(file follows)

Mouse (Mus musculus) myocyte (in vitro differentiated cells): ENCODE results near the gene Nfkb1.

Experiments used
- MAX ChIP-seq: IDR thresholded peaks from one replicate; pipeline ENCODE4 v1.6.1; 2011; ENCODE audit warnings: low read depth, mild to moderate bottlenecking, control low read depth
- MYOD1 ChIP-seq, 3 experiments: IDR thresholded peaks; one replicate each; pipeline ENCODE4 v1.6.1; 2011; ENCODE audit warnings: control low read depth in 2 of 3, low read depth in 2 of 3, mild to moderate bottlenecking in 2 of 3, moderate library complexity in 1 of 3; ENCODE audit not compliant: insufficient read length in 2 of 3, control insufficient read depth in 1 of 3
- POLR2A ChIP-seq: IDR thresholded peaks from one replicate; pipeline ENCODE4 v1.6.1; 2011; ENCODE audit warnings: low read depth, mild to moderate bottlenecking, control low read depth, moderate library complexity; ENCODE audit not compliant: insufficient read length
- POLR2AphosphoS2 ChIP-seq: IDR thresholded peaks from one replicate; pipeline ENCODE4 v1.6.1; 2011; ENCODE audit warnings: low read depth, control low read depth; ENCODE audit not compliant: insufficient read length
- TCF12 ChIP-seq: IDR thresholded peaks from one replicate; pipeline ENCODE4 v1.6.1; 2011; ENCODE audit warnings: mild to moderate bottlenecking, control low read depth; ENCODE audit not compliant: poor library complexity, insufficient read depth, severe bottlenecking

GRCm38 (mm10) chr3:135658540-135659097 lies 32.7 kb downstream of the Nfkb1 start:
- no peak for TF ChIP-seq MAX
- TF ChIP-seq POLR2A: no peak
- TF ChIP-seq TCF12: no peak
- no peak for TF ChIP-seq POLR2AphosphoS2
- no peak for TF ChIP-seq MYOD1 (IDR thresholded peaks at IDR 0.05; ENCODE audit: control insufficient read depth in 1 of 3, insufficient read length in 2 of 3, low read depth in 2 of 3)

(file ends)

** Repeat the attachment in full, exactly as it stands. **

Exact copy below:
Mouse (Mus musculus) myocyte (in vitro differentiated cells): ENCODE results near the gene Nfkb1.

Experiments used
- MAX ChIP-seq: IDR thresholded peaks from one replicate; pipeline ENCODE4 v1.6.1; 2011; ENCODE audit warnings: low read depth, mild to moderate bottlenecking, control low read depth
- MYOD1 ChIP-seq, 3 experiments: IDR thresholded peaks; one replicate each; pipeline ENCODE4 v1.6.1; 2011; ENCODE audit warnings: control low read depth in 2 of 3, low read depth in 2 of 3, mild to moderate bottlenecking in 2 of 3, moderate library complexity in 1 of 3; ENCODE audit not compliant: insufficient read length in 2 of 3, control insufficient read depth in 1 of 3
- POLR2A ChIP-seq: IDR thresholded peaks from one replicate; pipeline ENCODE4 v1.6.1; 2011; ENCODE audit warnings: low read depth, mild to moderate bottlenecking, control low read depth, moderate library complexity; ENCODE audit not compliant: insufficient read length
- POLR2AphosphoS2 ChIP-seq: IDR thresholded peaks from one replicate; pipeline ENCODE4 v1.6.1; 2011; ENCODE audit warnings: low read depth, control low read depth; ENCODE audit not compliant: insufficient read length
- TCF12 ChIP-seq: IDR thresholded peaks from one replicate; pipeline ENCODE4 v1.6.1; 2011; ENCODE audit warnings: mild to moderate bottlenecking, control low read depth; ENCODE audit not compliant: poor library complexity, insufficient read depth, severe bottlenecking

GRCm38 (mm10) chr3:135658540-135659097 lies 32.7 kb downstream of the Nfkb1 start:
- no peak for TF ChIP-seq MAX
- TF ChIP-seq POLR2A: no peak
- TF ChIP-seq TCF12: no peak
- no peak for TF ChIP-seq POLR2AphosphoS2
- no peak for TF ChIP-seq MYOD1 (IDR thresholded peaks at IDR 0.05; ENCODE audit: control insufficient read depth in 1 of 3, insufficient read length in 2 of 3, low read depth in 2 of 3)